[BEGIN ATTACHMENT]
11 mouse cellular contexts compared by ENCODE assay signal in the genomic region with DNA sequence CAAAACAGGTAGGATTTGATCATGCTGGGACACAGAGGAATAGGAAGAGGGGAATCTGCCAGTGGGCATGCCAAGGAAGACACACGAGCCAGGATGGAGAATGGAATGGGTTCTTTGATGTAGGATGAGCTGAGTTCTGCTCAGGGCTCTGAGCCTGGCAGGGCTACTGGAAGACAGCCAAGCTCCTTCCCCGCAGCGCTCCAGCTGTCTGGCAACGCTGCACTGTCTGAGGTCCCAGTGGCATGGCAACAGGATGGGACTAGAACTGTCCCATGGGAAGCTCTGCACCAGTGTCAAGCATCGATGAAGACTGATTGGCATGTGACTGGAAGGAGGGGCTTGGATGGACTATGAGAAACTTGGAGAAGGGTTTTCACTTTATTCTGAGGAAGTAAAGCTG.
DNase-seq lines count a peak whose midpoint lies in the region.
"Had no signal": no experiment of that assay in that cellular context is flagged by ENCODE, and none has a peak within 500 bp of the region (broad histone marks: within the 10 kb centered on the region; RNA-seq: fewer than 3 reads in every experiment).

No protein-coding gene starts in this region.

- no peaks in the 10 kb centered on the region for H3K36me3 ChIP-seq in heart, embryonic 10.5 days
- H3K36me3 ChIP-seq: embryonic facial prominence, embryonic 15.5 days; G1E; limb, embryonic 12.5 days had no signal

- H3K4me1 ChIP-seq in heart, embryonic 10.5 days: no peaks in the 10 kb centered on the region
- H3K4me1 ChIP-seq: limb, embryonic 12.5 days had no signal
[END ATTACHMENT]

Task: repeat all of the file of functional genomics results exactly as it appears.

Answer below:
11 mouse cellular contexts compared by ENCODE assay signal in the genomic region with DNA sequence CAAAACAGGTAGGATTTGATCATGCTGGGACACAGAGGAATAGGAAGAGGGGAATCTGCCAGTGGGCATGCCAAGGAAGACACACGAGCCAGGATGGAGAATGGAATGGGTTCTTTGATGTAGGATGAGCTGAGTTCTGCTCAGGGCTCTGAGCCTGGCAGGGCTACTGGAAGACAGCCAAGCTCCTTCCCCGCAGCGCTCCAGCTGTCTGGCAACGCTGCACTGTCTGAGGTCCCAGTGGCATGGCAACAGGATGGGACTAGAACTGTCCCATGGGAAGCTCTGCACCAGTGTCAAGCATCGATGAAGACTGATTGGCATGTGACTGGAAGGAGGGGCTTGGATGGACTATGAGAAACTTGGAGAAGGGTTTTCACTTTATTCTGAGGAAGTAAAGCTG.
DNase-seq lines count a peak whose midpoint lies in the region.
"Had no signal": no experiment of that assay in that cellular context is flagged by ENCODE, and none has a peak within 500 bp of the region (broad histone marks: within the 10 kb centered on the region; RNA-seq: fewer than 3 reads in every experiment).

No protein-coding gene starts in this region.

- no peaks in the 10 kb centered on the region for H3K36me3 ChIP-seq in heart, embryonic 10.5 days
- H3K36me3 ChIP-seq: embryonic facial prominence, embryonic 15.5 days; G1E; limb, embryonic 12.5 days had no signal

- H3K4me1 ChIP-seq in heart, embryonic 10.5 days: no peaks in the 10 kb centered on the region
- H3K4me1 ChIP-seq: limb, embryonic 12.5 days had no signal